Olcay Bayir’s songs unfold ancient stories of Anatolian love and mystery. Of Turkish-Kurdish origin, Olcay lives in London and is a classically trained soprano with a velveteen voice like no other. On her stunning debut album, her Western training collides perfectly with her passion for the rich musical heritage of her Anatolian homeland, allowing her to craft intricate and unusual melodic phrases, distinct harmonies and captivating, richly-layered textures. Throughout much of the album Olcay sings in high tessitura, sliding across complex ornamented figures with a deft, natural-sounding ease.
Olcay was born in Antep, Turkey, one of the oldest continuously inhabited cities in the world. The very streets on which she began to hum and sing as a carefree young girl were once where ancient traders from the East and West met to barter and bargain. Of course, these historic businessmen not only exchanged luxurious silks and sturdy camels but also songs, instruments and cultures. Many of the songs on Neva/Harmony are hundreds of years old, the earliest possibly dating back to the seventeenth century.
Anatolia is the western most region of Asia and is framed by the Black, Mediterranean and Aegean Seas. Melting across Turkish borders, Anatolia traditionally neighbours Greece, Bulgaria, Georgia, Armenia, Azerbaijan, Iran, Iraq and Syria. Today the partitions are marked out politically, hemming in the diverse peoples that reside there. In conversation Olcay argues that the varied cultures that are sited here overlap and ebb into each other at every corner. Her album celebrates Anatolian culture as a whole, a symbiosis made up of many parts.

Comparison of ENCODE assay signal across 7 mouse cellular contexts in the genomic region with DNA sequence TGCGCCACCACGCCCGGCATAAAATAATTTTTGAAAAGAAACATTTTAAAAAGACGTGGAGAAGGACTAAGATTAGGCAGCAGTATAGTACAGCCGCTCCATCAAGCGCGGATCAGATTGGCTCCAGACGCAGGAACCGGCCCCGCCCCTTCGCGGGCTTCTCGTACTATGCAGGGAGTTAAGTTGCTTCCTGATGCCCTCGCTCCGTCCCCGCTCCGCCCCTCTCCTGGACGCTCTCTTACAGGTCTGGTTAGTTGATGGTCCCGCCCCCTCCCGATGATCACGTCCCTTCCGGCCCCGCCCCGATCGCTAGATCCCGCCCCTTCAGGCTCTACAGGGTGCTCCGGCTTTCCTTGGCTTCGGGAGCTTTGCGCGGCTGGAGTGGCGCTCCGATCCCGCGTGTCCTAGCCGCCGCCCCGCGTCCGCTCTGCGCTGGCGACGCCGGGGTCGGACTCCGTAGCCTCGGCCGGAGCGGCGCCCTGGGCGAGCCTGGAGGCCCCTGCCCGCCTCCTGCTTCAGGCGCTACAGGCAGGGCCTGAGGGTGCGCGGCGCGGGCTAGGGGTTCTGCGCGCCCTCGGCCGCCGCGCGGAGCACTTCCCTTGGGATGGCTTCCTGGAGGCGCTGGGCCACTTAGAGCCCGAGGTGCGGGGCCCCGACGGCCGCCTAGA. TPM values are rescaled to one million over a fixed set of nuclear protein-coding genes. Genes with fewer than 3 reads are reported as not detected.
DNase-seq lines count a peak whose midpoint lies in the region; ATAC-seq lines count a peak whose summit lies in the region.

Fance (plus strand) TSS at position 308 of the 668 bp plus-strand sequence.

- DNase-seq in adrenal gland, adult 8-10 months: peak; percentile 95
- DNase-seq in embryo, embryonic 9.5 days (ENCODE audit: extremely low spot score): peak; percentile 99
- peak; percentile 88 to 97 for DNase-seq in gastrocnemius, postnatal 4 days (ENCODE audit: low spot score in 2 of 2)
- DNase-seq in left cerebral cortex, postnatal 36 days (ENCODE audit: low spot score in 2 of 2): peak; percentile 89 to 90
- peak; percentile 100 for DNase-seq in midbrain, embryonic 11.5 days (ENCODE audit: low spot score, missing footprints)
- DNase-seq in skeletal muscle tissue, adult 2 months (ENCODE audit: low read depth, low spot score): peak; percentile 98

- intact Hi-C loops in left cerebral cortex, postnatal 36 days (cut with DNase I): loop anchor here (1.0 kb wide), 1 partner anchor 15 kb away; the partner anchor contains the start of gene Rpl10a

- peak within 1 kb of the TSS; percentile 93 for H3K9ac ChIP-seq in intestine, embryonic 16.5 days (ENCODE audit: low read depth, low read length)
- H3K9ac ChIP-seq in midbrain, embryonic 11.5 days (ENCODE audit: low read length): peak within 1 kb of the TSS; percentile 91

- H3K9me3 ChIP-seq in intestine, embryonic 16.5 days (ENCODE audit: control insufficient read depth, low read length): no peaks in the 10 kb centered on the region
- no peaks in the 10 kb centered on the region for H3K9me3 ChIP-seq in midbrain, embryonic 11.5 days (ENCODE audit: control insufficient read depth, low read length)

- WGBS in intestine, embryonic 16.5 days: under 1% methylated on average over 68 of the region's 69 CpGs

Olcay’s father is an ashik, a kind of mystic musical troubadour. Her upbringing was therefore richly soaked in musical activity and she began to compose at the age of six. At seventeen Olcay relocated to London and went on to study classical opera. Before long Olcay formed a band and was on her way to recording this, her sensational debut album. The integrity of Anatolian folk as inspiration to Olcay is unavoidable – in conversation she speaks of her discovery of ‘the power of culture’ and proudly proclaims that her heritage ‘makes me who I am’. Her voice is filled with golden nostalgia as she lovingly recounts hearing many of the songs on this album sung to her as a child. These songs are part of her history, her family and her future, yet Olcay is no formulaic folk singer – her songs are uniquely reimagined via her own inimitable creative style.
The London scene has also imprinted Olcay’s oeuvre. The city’s boiling brew of international sounds has been deeply inspirational and allowed Olcay to approach her music-making from a wide-open universal perspective. The musicians on this album hail from Turkey, Greece, Wales, England, Venezuela and Albania. Olcay’s exceptional approach to harmony is notable as she fuses Turkish maqam and modality with Western tonal harmony.
Olcay Bayir’s sensitive portrait of Anatolian culture sketches shade and light on the region’s fascinating musical interplay. Hear the ancient stories sung aloud on this enchanting, hypnotizing debut album.